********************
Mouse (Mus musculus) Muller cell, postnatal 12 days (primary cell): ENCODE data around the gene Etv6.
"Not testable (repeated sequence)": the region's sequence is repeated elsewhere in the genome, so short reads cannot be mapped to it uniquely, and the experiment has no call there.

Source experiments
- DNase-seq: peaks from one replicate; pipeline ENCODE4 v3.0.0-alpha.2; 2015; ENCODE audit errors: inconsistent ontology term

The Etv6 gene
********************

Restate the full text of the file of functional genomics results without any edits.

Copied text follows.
Mouse (Mus musculus) Muller cell, postnatal 12 days (primary cell): ENCODE data around the gene Etv6.
"Not testable (repeated sequence)": the region's sequence is repeated elsewhere in the genome, so short reads cannot be mapped to it uniquely, and the experiment has no call there.

Source experiments
- DNase-seq: peaks from one replicate; pipeline ENCODE4 v3.0.0-alpha.2; 2015; ENCODE audit errors: inconsistent ontology term

The Etv6 gene